One weekend, we both picked up, independently, R.A. Salvatore novel, The Crystal Shard. Set in the AD&D (“Advanced Dungeons & Dragons”) world of the Forgotten Realms (which, by that time, had replace Greyhawk and Krynn as the leading locale for AD&D materials).
Both of us absolutely loved it.
Salvatore went on to right three more books in a trilogy featuring the same characters – and then a three part prequel and a whole series of follow-ups (mainly following the most popular character of the series, Drizzt Do’Urden). I confess that found my interest flagging in the novels that made up the rest of the trilogy. The prequels were better, but still lacked the magic of that first effort.
Then I forgot all about it.
Somehow – I don’t recall how – my memory got jogged. But I found myself wanting to revisit the series.
I had been dragged to a distant strip mall shopping center for the purpose of visiting a Jo-Ann Fabric Store. I reluctantly agreed to go, but then quietly slipped off to a nearby Borders Books & Music. Putting aside my preference for shopping at independent bookstores, I dug up a 40% off coupon and purchased a paperback copy of The Crystal Shard.
A review of a book like this is almost besides the point. Either you have affection for the genre it represents or you don’t. It’s not a book that crosses typical genre readership lines, like the immensely overrated Harry Potter novels (by the way – if you really want to read a great book about schools for wizards, let me suggest the infinitely superior and elegiac, A Wizard of Earthsea by LeGuin).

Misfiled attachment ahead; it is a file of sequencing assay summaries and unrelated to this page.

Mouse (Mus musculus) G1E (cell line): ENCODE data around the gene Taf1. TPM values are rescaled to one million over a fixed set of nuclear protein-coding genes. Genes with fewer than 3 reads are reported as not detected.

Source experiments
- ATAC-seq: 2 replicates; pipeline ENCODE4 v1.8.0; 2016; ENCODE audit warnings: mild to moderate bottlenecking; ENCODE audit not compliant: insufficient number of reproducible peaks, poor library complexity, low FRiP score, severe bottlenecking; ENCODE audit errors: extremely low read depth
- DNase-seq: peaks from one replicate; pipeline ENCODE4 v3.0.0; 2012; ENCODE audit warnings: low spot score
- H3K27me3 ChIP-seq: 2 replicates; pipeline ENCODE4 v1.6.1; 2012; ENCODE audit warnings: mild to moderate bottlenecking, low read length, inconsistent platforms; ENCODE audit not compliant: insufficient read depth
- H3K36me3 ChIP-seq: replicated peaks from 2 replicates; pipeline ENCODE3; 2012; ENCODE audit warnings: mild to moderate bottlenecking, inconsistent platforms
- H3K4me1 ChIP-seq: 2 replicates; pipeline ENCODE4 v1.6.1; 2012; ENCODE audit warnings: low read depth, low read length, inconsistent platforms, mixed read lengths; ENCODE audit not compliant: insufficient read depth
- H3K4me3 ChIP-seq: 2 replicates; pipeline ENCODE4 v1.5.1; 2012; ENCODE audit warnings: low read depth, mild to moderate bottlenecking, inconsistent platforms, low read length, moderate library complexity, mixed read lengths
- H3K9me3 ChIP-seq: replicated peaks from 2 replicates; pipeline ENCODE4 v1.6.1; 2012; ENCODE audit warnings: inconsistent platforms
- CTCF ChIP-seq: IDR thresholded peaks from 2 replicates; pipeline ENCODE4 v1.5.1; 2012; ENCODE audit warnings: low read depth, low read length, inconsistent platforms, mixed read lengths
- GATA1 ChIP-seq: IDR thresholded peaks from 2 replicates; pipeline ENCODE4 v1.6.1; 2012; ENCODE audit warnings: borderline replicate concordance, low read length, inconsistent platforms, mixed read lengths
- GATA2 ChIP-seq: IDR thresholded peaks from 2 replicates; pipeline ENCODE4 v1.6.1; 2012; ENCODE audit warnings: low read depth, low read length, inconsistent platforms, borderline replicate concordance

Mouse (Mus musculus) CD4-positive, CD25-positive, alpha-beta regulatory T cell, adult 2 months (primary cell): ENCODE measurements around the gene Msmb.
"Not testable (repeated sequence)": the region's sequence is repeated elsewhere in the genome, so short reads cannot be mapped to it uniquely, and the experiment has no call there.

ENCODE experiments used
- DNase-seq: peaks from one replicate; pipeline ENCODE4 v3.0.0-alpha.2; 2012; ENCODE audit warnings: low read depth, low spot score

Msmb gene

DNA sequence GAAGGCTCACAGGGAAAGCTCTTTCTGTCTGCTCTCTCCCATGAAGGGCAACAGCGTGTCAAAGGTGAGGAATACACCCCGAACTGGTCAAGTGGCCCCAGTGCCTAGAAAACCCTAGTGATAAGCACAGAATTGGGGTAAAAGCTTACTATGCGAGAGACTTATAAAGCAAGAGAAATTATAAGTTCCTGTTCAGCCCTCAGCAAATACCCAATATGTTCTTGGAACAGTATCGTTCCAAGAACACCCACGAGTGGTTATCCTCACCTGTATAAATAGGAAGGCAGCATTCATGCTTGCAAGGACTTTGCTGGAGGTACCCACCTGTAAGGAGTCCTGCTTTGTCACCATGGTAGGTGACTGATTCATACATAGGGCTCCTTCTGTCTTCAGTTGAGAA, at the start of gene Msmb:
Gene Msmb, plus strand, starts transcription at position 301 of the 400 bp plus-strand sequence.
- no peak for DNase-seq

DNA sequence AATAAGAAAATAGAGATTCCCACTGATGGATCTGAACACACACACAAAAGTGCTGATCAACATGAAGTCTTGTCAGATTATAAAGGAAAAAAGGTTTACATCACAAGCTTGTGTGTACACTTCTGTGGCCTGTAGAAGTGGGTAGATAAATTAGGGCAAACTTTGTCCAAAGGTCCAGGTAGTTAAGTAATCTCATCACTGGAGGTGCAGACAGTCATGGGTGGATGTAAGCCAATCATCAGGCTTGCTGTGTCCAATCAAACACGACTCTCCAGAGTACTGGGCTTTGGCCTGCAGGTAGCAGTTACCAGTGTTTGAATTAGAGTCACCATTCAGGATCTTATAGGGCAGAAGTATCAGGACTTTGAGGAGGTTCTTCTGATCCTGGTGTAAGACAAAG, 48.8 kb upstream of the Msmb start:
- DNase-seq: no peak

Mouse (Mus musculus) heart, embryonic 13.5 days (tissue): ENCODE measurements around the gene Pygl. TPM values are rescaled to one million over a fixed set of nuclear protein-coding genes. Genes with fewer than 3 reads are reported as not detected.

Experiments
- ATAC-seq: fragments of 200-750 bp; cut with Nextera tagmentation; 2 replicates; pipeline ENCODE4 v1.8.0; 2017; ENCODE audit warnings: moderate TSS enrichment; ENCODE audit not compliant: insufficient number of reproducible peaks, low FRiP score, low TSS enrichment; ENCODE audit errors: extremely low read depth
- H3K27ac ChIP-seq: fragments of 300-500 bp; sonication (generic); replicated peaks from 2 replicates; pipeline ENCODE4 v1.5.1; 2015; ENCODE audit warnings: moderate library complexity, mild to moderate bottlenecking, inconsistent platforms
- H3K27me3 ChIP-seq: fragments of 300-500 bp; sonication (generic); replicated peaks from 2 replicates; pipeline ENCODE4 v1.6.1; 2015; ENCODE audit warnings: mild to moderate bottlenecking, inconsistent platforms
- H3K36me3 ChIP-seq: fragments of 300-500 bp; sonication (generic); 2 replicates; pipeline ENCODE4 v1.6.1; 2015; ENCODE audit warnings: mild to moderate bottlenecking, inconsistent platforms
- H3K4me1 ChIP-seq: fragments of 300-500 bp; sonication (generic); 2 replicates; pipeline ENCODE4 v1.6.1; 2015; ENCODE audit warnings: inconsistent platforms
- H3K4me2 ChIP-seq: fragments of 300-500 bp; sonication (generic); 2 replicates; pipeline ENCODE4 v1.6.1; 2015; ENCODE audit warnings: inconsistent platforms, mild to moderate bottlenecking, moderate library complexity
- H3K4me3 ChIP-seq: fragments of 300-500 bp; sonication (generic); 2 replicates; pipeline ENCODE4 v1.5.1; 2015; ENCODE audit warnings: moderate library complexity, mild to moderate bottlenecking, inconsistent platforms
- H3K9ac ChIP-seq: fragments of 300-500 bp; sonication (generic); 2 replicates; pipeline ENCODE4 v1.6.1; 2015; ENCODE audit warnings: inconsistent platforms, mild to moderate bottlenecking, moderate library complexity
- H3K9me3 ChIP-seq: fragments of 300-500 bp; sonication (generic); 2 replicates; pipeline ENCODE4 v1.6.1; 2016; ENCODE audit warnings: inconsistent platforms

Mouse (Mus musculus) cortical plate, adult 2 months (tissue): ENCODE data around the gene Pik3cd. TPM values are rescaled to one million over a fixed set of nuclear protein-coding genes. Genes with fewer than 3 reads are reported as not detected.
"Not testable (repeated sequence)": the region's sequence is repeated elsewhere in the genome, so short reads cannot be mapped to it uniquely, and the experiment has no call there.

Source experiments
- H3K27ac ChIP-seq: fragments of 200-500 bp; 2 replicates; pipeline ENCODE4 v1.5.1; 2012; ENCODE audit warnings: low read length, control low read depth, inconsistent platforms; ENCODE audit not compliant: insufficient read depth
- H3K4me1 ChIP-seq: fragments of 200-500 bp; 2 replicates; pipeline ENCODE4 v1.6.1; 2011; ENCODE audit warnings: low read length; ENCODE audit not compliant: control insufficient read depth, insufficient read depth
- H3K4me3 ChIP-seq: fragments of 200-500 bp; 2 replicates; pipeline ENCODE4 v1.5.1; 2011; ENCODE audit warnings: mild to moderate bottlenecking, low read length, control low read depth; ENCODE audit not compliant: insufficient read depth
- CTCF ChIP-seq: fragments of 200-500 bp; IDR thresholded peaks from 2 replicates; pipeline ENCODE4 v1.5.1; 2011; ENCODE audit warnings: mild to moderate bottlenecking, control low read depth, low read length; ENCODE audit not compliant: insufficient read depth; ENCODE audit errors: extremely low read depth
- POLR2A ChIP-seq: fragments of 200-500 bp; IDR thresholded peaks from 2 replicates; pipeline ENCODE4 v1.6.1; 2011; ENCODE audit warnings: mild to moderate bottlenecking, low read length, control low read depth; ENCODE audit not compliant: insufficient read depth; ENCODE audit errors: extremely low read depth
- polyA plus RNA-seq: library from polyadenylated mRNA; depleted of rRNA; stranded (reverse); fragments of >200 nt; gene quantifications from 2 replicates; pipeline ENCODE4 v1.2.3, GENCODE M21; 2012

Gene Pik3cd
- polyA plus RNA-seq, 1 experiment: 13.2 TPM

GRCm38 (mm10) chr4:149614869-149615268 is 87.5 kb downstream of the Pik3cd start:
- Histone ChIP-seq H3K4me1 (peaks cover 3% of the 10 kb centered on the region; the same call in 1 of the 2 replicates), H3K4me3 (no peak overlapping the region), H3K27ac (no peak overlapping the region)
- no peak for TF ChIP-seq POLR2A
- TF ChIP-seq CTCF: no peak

That said, I instantly fell back under its spell. I did so, completely aware of all its flaws – the rampant clichés and shameless theft of Tolkien (though, really, how can you write a good fantasy novel in the classic sense of the genre without stealing from Tolkien? I’m not even sure that counts as a criticism any more). But the story propelled me along and the characters somehow managed to rise above those cringeworthy clichés that suffused them.
Salvatore’s creations will never be confused with, say, Fritz Leiber’s Fafhrd and the Gray Mouser (two fantasy characters who rose above genre clichés and limitations without ever abandoning a pure love of the genre’s mores). But I loved rediscovering them.
I don’t know if I will risk re-reading the follow-ups, though. For the moment, I am not inclined to put the magic at risk.